Coming on to another hysterical and quite funny invisible emceeing job from Lever, the band went through the now-settled start to Hit Single, with Steve talking over the opening vamp. Here he used the same ‘You might have relatives there’ rave as in the previous two gigs but he strung it out a little too far and the words got lost as he tried to speed up what he was saying to hold the crowd’s interest. But it turned out not to matter, as after ripping versions of Mailed It To Your Sister and Suspicious Minds, the band was obviously playing its best set since arriving in the U.K., with Steve’s singing in particular sounding strong and convincing and the intertwining of Martin and Andrew’s guitar lines and chord inversions meshing powerfully and sweetly. Only Jimmy, once again, was lost in the P.A. out front and it was impossible to tell just what he was playing most of the time, even in one or two solos. By the time the band launched into Boys (What Did The Detectives Say?) for the first time on tour, Steve was moving well and Martin was starting to look relaxed and to move around the stage in his more normal fashion—he’d been strangely frozen on most of the gigs so far. The applause the band was getting was more or less the same as in Liverpool, but the band was undoubtedly putting in a much more consistent effort, not allowing themselves to get fazed by the lack of instant success. And their diligence paid off towards the end with the trio of When You Walk In The Room; Live, Work and Play and Who Listens To The Radio. The vibe was peaking really well, even though the songs were rushed—the sheer spirit of the band was carrying them through and Steve actually remembered to announce the last song of the set, priming the audience for the first time on tour (and this was a huge audience in a very big place) to applaud at the end of the set. It worked. They went off to good applause and a respectable number of calls for more.
They’d obviously yet to get it all completely together—tonight for the first time they’d been pretty ragged, but at least they’d also for the first time really cooked and looked convincing on stage, and had earned their good response. They were heading in the right direction. John Lever and I agreed that we felt Scotland would be the real watershed of the tour, where the audiences are thankful basically for any big tour and would be predisposed to love ’em, especially in Aberdeen.
In the bar after the gig, we had a long discussion about how the band was sounding and what their hopes were for the rest of the tour. It was about the most serious talk that I had heard so far. Stiff had by then decided to re-record the whole Don’t Throw Stones LP instead of the planned five or six tracks and this offered them a lot of scope for rethinking their studio approach. The backing tracks are going to be put down in Stiff’s OB van in a couple of weeks and the rest done after the G.P. tour. It was remarkable to watch just how much care Stiff were putting into the presentation of what is, after all, a totally unknown act in this country. But they know what’s going down—by the end of this tour the Sports won’t be unknown and Stiff are just putting in the necessary legwork to guarantee a good reception when it finally comes—legwork that, however essential, is often overlooked by a great many agencies and companies.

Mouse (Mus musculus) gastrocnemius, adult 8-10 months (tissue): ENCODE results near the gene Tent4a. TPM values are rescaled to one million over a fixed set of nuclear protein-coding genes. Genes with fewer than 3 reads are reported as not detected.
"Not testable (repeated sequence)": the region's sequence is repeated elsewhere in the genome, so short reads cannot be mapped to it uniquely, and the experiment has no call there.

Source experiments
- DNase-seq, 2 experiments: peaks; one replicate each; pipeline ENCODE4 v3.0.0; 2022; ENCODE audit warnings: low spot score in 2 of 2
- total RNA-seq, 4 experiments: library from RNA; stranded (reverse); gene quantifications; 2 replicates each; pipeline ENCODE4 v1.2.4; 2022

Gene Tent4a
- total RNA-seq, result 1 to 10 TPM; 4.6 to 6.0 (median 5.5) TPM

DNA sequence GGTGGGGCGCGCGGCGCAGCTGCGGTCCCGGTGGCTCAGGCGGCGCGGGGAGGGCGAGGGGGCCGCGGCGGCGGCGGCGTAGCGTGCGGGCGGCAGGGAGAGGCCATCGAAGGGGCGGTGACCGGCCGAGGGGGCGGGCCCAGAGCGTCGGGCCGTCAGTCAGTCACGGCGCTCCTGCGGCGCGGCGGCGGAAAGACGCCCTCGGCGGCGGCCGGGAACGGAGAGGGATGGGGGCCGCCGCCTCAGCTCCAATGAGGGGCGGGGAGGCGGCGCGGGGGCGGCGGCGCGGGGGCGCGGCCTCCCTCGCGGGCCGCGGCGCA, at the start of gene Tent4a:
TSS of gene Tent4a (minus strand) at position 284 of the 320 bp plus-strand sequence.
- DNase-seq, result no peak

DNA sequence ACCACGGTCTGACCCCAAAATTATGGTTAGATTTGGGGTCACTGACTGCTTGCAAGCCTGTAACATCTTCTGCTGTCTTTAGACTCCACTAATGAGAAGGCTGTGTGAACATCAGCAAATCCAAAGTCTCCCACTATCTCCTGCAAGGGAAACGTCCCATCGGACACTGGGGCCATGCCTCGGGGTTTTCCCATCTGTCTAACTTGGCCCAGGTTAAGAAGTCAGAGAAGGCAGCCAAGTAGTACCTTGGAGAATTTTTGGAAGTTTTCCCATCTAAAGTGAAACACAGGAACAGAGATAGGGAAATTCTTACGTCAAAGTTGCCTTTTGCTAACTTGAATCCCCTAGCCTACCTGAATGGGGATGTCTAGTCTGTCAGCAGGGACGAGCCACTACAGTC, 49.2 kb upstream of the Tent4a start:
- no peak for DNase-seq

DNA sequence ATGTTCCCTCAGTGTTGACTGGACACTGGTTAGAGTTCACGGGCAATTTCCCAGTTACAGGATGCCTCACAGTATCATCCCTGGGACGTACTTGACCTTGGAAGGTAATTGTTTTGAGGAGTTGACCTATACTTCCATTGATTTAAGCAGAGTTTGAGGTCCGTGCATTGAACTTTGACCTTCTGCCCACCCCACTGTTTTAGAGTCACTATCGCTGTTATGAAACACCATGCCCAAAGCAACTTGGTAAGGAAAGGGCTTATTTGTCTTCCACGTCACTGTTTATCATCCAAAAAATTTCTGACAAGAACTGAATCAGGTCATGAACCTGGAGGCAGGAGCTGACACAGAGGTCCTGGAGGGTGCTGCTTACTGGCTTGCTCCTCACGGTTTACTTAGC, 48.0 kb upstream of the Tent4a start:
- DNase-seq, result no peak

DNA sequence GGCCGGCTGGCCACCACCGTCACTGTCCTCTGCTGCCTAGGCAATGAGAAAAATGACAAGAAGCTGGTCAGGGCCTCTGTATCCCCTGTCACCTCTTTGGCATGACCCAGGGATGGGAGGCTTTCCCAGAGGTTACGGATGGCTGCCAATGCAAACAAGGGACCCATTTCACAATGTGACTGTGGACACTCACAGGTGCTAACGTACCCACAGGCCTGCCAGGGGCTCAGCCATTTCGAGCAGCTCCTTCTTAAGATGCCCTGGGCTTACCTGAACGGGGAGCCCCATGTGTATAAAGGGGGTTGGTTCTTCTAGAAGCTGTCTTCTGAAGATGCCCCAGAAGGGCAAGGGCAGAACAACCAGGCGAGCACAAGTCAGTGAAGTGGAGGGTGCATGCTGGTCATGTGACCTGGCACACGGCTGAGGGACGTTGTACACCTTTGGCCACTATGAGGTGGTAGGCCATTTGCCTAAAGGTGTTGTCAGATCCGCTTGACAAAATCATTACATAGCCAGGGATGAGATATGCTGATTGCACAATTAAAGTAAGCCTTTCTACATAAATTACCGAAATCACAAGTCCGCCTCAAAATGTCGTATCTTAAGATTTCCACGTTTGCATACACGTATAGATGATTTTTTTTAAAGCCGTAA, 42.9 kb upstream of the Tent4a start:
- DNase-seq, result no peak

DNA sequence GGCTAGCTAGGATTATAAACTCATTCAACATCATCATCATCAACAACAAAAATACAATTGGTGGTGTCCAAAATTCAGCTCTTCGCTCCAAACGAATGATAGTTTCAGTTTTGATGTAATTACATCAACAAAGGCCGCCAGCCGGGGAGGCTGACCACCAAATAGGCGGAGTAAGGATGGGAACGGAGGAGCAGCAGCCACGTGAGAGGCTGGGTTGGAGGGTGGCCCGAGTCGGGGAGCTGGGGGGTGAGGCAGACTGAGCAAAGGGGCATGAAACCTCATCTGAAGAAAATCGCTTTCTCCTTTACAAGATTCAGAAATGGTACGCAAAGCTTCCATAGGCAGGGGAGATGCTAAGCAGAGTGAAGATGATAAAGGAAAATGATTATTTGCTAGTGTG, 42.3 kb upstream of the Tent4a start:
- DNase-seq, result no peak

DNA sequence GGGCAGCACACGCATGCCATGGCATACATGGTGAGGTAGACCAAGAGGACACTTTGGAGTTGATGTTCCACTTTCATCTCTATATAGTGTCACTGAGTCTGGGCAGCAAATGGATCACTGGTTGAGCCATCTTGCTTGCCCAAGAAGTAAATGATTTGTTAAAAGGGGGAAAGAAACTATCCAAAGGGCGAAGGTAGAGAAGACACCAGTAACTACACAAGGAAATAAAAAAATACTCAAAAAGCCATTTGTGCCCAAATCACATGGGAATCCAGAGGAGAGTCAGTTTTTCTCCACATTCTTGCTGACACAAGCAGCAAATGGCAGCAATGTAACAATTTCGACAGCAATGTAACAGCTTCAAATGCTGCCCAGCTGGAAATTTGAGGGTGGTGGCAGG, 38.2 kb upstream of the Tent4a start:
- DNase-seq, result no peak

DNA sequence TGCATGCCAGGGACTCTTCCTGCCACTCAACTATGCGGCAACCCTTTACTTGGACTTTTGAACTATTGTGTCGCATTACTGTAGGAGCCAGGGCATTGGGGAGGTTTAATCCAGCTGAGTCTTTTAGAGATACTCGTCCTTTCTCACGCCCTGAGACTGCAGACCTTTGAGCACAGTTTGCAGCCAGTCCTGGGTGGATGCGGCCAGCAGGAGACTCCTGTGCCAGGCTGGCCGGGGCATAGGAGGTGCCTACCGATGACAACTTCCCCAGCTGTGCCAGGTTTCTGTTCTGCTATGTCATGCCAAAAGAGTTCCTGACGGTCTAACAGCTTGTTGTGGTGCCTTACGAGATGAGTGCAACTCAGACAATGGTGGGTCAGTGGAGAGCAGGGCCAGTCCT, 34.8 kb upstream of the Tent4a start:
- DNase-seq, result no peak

Newcastle was certainly THE place to be that weekend—just before 2 a.m., as I was falling asleep over my Guinness, the Clash plus entourage walked into the bar and started chatting to the Parker boys. Sort of becomes the norm here after a while, I guess …
The next morning we were off to Edinburgh, up through the Scottish Lowlands, skirting the Cheviot Hills on the A679. Breathtaking scenery—even more beautiful than that of Northumbria, if only because it was more hilly—though the houses and farms were clearly poorer than anything below the border. Edinburgh itself is a fantastically beautiful city, full of large parks and 18th and 19th century houses and buildings. The centre itself, as opposed to most English cities, was almost entirely untouched and the castle rose out of the middle of town to totally dominate the skyline.